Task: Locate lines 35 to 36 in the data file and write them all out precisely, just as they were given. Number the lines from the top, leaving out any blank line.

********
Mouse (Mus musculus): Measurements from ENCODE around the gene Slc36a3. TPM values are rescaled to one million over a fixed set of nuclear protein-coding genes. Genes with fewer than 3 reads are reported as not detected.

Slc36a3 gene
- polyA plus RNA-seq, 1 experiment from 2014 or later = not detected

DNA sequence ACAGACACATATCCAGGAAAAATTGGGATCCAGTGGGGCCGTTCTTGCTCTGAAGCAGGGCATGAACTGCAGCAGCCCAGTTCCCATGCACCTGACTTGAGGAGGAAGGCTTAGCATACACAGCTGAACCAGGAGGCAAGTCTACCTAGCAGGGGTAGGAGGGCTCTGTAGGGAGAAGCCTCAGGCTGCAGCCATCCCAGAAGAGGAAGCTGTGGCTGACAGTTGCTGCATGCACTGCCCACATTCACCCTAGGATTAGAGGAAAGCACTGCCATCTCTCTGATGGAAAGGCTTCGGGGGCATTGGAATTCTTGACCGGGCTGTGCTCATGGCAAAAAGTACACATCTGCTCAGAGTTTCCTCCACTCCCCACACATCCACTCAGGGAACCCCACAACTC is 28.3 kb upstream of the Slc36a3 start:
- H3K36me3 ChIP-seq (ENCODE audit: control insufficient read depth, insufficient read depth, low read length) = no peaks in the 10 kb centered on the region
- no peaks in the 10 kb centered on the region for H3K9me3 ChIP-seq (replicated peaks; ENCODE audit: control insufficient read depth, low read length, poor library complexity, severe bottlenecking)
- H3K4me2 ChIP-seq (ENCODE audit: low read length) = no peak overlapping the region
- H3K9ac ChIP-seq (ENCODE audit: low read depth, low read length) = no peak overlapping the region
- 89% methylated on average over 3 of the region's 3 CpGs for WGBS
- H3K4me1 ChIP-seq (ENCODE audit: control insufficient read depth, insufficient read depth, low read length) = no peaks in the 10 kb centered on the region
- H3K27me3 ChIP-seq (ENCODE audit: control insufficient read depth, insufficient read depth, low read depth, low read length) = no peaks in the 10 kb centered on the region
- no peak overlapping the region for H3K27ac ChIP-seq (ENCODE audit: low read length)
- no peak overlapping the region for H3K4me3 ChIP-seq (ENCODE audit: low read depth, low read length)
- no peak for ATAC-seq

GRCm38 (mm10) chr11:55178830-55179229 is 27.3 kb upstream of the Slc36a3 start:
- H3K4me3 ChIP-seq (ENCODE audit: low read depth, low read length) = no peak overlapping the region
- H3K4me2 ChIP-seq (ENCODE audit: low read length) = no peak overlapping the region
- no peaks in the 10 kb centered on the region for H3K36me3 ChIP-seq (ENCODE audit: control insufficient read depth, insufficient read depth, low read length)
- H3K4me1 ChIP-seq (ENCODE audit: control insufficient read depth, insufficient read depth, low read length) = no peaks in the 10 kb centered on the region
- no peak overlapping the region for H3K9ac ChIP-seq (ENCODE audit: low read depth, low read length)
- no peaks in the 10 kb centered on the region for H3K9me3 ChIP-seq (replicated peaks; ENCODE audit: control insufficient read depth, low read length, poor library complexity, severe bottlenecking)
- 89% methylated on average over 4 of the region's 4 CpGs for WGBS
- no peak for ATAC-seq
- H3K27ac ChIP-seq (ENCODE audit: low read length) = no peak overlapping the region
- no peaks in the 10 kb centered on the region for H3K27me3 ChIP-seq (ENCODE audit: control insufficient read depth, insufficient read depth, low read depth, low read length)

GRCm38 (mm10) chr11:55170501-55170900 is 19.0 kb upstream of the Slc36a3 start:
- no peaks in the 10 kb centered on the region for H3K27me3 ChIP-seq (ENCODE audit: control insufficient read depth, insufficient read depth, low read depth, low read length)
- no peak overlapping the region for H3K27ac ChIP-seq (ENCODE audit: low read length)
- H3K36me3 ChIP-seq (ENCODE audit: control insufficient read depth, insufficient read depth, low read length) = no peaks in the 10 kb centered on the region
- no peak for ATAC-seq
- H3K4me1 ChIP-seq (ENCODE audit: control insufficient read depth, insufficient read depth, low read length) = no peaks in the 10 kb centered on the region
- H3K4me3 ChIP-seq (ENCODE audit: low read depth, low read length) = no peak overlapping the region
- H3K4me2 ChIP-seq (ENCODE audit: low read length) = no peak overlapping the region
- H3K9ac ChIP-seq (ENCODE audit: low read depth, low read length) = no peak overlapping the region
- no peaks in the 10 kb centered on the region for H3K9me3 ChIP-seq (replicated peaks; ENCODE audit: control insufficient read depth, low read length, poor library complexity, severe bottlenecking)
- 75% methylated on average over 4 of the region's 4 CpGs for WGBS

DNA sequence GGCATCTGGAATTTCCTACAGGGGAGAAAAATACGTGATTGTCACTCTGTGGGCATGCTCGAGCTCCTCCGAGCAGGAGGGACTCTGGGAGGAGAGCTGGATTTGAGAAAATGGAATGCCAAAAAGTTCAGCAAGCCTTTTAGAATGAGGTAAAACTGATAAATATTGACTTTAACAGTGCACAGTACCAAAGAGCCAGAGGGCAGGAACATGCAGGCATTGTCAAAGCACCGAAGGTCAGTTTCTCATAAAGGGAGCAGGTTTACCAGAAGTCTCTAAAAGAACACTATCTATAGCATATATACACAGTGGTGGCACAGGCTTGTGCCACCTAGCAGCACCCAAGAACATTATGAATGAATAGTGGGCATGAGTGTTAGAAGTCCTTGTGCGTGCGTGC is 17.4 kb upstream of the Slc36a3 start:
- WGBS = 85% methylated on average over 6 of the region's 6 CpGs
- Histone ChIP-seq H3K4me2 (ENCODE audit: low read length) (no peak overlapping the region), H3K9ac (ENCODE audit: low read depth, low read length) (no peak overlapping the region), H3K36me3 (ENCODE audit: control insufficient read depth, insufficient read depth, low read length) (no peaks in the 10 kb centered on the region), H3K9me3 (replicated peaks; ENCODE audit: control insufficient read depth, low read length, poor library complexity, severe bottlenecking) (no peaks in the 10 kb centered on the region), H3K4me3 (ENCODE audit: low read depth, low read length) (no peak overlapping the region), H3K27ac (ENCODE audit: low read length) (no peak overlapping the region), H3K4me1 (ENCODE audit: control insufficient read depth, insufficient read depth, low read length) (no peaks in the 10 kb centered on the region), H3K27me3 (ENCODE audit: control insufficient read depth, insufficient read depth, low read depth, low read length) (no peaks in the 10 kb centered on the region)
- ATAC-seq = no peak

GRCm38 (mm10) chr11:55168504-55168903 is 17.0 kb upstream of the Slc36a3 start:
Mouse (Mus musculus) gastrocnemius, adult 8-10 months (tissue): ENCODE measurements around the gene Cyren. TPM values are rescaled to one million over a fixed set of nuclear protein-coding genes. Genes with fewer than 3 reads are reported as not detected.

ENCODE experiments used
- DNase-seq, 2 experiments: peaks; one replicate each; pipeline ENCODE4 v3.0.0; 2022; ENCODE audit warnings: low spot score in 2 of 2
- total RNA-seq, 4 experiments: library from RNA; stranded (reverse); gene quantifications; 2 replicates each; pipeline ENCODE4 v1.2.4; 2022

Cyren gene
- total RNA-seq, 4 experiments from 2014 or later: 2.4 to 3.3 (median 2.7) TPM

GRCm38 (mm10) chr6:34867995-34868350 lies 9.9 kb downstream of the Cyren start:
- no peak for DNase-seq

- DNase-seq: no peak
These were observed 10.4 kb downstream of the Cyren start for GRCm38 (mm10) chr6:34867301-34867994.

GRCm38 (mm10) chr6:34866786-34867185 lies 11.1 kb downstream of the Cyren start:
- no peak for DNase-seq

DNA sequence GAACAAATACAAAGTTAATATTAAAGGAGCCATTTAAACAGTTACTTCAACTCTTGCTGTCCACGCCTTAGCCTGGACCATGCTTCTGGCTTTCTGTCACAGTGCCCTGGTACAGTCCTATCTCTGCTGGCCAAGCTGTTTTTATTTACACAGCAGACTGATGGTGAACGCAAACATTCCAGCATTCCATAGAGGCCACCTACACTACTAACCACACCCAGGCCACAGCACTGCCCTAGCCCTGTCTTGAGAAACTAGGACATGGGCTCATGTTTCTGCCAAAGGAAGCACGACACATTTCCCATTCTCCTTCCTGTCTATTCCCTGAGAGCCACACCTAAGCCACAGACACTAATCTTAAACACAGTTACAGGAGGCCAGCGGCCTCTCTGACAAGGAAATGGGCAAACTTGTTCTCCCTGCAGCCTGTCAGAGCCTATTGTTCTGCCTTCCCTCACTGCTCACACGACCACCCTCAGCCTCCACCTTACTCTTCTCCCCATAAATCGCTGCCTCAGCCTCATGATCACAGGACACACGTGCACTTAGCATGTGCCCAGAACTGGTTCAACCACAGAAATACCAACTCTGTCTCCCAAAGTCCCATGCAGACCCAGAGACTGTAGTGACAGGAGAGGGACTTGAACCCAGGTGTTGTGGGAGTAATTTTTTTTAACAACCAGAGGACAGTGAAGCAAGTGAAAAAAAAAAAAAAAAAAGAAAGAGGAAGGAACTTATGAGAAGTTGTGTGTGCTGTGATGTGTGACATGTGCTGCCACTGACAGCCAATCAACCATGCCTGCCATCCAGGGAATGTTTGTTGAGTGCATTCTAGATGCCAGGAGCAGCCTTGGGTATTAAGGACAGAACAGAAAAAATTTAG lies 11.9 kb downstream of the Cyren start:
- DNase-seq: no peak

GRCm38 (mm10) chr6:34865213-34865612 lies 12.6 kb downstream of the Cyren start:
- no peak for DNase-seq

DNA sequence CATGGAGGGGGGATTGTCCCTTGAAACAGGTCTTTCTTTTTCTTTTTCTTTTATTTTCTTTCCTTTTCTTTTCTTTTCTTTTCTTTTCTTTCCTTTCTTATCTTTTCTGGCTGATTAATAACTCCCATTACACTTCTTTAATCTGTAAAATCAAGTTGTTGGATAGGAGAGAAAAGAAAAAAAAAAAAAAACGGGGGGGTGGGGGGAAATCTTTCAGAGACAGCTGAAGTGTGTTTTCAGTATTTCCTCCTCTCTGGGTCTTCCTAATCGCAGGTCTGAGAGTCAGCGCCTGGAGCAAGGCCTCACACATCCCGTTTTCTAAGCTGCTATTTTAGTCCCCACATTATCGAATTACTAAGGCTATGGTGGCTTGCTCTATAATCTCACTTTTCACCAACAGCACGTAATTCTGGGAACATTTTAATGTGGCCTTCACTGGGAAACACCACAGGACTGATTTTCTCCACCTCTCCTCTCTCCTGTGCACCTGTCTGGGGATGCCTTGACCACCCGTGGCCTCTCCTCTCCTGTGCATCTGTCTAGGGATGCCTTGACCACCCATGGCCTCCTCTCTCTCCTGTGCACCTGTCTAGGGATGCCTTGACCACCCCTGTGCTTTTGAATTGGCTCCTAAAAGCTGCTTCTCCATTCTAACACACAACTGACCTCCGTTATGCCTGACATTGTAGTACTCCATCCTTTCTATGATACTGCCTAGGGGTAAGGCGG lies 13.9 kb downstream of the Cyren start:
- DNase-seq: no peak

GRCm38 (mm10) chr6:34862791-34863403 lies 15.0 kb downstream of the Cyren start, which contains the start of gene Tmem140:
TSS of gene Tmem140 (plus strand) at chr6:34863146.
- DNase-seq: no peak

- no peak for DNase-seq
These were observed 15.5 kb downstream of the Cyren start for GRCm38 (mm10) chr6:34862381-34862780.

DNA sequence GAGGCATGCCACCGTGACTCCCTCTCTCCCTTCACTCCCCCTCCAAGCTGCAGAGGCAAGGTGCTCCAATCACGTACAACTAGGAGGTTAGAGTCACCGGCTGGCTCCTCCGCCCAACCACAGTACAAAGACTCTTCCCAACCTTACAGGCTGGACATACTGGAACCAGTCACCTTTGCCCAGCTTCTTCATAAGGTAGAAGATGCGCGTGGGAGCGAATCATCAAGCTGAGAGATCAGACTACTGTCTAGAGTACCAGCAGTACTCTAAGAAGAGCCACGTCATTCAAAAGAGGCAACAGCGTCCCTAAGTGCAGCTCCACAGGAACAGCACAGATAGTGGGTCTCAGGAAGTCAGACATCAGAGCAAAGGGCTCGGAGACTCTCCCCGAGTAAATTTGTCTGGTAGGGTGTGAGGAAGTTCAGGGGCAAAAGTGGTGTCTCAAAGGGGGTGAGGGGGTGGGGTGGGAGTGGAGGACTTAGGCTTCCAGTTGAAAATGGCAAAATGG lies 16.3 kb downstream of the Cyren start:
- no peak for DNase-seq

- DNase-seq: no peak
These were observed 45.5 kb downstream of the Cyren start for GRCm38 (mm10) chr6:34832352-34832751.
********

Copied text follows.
- no peaks in the 10 kb centered on the region for H3K9me3 ChIP-seq (replicated peaks; ENCODE audit: control insufficient read depth, low read length, poor library complexity, severe bottlenecking)
- 75% methylated on average over 4 of the region's 4 CpGs for WGBS